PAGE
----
Honor Clerk

Monet’s great war effort

Georges Clemenceau is the real hero of Ross King’s intriguing account of Monet’s last artistic flowering, Mad Enchantment

Claude Monet wanted to be buried in a buoy. ‘This idea seemed to please him,’ his friend Gustave Geffroy wrote. ‘He laughed under his breath at the thought of being locked forever in this kind of invulnerable cork, dancing among the waves, braving storms, resting gently in the harmonious movements of calm weather, in the light of the sun.’ Tethered below the water, but bobbing on the surface like a necropolitan bud, this bizarre image would have the great Impressionist finally metamorphosing into the thing that had so dominated his later years: the water lily.

For an author who has taken on those titans of the Renaissance, Leonardo and Michelangelo, an ageing Claude Monet might seem an odd choice of subject. In his earlier years, however, Monet had made himself the interpreter of France and the French countryside, and as France again found itself at war with Germany and almost a million and a half Frenchmen went to their graves, the cantankerous, selfish, obsessive, gourmandising old egotist found himself the improbable symbol of the France and French culture that German barbarism was threatening.

This is the peg on which Ross King hangs the story of Monet’s last great fling as a painter and an obsession that began 20 years earlier when he bought his first water lilies from an enterprising botanist in Bordeaux. The history of Monet’s garden is a familiar one, but this book is not so much about Giverny as a narrative of the long, exasperating and often bitter process by which Monet’s dream of a circular panorama dedicated to his paintings of water lilies finally became a reality in his and Impressionism’s most famous memorial, the galleries of the Orangerie.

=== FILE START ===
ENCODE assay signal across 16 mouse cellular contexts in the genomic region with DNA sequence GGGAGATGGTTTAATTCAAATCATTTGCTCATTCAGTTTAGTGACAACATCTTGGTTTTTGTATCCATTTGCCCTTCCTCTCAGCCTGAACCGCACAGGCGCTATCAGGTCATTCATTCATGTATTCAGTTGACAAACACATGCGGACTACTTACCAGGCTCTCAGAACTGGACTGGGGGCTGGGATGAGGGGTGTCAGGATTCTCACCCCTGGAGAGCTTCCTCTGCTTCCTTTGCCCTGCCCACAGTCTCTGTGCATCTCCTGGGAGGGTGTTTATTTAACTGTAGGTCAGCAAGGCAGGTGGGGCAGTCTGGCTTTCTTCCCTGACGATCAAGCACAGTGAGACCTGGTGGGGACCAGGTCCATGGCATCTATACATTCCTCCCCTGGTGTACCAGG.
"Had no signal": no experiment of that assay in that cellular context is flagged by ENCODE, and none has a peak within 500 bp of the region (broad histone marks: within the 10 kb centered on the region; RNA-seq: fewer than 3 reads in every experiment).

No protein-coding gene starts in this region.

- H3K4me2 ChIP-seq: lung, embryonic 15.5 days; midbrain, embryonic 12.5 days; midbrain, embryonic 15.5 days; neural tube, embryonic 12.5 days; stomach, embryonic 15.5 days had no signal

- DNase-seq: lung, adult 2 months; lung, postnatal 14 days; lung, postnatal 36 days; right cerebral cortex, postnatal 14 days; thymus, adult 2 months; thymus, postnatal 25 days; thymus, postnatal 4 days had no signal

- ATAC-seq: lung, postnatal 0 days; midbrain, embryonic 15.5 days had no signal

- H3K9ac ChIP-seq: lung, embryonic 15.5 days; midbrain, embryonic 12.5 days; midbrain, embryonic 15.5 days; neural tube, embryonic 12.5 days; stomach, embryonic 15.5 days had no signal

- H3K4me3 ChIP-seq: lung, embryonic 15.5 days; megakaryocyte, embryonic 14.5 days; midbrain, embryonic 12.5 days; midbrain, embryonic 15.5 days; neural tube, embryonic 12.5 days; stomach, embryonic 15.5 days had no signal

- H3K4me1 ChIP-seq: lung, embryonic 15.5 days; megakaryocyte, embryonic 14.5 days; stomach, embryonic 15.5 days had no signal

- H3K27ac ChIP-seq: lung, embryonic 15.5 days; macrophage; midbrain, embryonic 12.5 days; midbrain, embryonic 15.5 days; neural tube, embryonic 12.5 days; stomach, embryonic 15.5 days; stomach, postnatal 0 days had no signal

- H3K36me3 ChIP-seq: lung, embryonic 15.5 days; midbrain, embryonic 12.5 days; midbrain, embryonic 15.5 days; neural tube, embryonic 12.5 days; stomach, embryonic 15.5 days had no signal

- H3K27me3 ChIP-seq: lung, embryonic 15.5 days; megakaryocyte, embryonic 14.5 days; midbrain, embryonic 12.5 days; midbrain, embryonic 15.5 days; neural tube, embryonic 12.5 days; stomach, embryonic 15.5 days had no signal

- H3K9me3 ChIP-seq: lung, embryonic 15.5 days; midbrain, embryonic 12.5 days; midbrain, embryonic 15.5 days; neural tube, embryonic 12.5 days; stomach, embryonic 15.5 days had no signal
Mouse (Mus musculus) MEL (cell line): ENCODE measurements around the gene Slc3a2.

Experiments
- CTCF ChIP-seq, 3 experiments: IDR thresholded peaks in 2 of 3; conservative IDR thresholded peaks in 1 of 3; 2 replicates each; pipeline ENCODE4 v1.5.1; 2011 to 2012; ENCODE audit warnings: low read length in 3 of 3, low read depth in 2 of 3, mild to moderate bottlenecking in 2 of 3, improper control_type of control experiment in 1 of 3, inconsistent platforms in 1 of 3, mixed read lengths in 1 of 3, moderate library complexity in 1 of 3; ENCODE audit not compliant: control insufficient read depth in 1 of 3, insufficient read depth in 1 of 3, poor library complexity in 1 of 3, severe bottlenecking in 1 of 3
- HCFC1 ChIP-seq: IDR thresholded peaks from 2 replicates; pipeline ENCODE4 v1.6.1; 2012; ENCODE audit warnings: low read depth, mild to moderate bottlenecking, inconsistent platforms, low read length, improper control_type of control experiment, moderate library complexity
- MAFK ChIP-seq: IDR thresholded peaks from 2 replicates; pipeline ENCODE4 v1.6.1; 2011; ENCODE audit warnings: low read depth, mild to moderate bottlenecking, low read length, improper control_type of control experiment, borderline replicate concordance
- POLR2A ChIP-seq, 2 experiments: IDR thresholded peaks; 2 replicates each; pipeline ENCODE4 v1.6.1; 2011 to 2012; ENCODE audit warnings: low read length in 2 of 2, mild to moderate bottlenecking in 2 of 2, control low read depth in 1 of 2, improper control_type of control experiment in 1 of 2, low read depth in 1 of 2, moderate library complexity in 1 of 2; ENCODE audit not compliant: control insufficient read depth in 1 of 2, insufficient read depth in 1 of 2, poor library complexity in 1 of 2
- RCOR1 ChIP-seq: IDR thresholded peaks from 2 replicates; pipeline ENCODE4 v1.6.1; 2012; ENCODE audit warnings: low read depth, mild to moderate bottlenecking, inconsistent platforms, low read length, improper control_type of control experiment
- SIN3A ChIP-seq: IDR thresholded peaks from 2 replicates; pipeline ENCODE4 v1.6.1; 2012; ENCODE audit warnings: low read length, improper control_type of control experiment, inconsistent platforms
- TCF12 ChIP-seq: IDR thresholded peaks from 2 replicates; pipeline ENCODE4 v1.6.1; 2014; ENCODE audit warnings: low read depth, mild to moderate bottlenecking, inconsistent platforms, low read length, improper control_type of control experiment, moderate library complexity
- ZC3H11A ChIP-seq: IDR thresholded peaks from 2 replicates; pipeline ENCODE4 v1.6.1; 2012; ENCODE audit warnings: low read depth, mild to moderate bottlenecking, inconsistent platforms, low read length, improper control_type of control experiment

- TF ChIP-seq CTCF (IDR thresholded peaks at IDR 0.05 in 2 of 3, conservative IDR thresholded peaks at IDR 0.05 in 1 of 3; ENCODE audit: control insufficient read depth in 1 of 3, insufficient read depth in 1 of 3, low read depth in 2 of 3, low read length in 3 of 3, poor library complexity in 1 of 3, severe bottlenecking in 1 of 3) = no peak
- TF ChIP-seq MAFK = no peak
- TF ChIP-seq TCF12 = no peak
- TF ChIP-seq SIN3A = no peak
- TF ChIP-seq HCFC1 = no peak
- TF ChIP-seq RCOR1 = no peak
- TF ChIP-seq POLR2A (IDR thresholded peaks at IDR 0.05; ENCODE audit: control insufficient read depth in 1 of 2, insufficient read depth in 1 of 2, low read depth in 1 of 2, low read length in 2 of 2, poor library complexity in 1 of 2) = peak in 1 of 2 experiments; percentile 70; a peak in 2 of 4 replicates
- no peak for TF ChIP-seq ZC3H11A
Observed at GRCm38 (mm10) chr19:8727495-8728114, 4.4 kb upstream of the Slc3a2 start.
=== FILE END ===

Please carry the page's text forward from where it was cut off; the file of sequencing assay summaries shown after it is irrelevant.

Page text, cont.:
While Monet had been painting his pond and lilies since 1895, King’s story really begins in the spring of 1914, with the visit to Giverny of his old friend and champion, the journalist, campaigner, duellist and past and future prime minister, the redoubtable ‘Tiger’, Georges Clemenceau.

Already a subscriber? Log in

Keep reading with a free trial

Subscribe and get your first month of online and app access for free. After that it’s just £1 a week.

There’s no commitment, you can cancel any time.

Or

Unlock more articles

REGISTER

Comments

Don't miss out

Join the conversation with other Spectator readers. Subscribe to leave a comment.

Already a subscriber? Log in